Rabbi Samson Raphael Hirsh's "Nineteen Letters about Judaism", first published in Germany in 1836, used a fictional correspondence between Naftali, a young rabbi and philosopher, and Benjamin, a youthful intellectual, to present traditional Orthodoxy's response to the Reform movement. This work, written in a language appropriate to the contemporary world, was to prove a milestone in the course of Jewish history. Hirsch's ideas became key factors in the rise of Torah Jewry in the Western world. The relevance of S.R. Hirsch's teachings for our time lends special importance to this new edition, complete with an extensive commentary by Rabbi Joseph Elias that spells out the author's message in greater detail.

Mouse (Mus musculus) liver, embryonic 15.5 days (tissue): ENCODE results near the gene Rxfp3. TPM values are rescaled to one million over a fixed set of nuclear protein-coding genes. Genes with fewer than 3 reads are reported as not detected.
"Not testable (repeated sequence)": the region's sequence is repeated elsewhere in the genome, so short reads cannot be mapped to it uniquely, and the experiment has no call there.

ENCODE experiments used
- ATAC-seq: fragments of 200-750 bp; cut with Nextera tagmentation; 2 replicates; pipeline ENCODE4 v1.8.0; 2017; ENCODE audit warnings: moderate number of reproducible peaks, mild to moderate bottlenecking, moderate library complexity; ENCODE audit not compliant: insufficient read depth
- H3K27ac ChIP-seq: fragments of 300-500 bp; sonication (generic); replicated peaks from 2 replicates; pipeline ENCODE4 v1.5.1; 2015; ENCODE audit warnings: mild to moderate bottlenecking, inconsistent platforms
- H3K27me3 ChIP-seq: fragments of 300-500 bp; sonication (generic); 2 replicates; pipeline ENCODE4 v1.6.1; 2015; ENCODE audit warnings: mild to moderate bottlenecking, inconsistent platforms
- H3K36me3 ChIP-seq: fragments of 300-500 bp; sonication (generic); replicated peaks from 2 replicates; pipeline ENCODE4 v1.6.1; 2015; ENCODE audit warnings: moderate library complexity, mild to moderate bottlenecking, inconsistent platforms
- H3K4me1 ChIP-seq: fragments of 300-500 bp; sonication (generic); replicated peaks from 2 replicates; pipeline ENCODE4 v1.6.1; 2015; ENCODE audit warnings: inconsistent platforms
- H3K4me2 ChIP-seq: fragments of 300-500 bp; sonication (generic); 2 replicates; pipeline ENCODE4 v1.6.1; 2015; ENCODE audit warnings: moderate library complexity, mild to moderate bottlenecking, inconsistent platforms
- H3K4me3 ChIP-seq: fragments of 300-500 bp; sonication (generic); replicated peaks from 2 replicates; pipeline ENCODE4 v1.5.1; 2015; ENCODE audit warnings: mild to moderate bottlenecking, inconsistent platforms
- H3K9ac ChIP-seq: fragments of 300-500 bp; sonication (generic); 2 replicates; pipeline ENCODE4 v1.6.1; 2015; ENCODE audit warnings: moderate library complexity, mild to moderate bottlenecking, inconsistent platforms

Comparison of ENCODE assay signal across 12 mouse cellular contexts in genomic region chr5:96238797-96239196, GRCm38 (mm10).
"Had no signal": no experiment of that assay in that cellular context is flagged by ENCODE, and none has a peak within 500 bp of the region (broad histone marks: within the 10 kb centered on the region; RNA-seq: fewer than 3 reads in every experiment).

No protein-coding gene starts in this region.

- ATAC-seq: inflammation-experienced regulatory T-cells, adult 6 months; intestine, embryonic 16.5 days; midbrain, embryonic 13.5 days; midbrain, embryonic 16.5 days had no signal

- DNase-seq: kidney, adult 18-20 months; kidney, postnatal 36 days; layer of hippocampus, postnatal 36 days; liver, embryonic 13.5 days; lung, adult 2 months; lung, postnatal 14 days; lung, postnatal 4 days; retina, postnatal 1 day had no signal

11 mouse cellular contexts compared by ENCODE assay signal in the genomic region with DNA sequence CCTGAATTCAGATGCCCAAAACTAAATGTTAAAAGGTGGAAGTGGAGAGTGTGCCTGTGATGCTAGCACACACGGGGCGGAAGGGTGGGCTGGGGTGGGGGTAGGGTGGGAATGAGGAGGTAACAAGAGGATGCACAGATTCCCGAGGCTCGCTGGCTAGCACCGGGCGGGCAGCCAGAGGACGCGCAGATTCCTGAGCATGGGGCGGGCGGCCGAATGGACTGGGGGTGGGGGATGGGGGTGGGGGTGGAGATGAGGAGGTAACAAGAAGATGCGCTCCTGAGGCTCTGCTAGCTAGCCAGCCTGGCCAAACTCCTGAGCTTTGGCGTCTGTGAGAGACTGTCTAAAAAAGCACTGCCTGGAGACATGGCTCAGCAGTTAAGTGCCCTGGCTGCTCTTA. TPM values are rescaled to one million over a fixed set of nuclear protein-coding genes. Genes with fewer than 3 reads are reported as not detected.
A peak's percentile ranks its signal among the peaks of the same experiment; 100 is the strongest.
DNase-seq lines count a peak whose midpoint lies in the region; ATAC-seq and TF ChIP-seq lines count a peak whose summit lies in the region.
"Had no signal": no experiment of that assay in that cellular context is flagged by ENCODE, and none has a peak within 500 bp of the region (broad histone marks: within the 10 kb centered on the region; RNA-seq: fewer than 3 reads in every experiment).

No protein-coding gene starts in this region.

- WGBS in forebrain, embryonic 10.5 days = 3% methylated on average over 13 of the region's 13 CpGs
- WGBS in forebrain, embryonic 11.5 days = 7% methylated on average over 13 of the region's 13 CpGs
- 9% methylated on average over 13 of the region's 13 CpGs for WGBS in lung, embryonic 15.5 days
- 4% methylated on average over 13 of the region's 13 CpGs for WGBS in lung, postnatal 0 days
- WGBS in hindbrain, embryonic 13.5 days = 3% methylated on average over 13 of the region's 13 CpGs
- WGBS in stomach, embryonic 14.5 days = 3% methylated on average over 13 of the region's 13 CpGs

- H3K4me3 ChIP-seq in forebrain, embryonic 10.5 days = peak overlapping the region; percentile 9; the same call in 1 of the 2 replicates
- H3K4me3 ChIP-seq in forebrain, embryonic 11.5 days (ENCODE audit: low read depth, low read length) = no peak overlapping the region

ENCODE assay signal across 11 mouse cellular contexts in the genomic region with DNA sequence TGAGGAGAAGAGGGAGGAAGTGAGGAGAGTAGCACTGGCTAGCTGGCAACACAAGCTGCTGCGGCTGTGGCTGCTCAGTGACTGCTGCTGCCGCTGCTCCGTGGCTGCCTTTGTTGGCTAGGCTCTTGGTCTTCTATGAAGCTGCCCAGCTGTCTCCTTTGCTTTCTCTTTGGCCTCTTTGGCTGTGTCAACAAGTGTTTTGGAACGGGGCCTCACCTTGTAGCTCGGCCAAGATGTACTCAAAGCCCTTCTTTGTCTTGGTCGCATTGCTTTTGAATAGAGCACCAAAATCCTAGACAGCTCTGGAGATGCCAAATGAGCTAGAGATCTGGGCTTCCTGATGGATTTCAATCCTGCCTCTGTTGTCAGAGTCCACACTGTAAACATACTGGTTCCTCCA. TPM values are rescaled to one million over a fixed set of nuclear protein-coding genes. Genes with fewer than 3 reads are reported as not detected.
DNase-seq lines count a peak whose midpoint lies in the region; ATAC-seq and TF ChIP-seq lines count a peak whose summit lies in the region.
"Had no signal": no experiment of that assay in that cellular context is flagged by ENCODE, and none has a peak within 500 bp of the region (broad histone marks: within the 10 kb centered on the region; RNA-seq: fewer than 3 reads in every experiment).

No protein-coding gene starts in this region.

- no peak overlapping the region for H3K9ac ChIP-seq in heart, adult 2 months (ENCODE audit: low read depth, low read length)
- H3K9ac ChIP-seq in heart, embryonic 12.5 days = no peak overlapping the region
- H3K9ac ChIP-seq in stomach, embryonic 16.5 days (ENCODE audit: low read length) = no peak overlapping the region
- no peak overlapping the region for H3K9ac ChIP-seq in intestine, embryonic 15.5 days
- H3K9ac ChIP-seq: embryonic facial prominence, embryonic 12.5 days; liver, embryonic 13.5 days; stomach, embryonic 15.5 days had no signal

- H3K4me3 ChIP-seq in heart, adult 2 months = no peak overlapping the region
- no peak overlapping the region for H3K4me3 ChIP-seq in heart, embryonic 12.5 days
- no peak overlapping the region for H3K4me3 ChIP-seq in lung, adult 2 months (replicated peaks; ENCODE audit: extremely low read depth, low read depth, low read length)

Translated by Joseph Elias
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|Author||Samson Raphael Hirsch|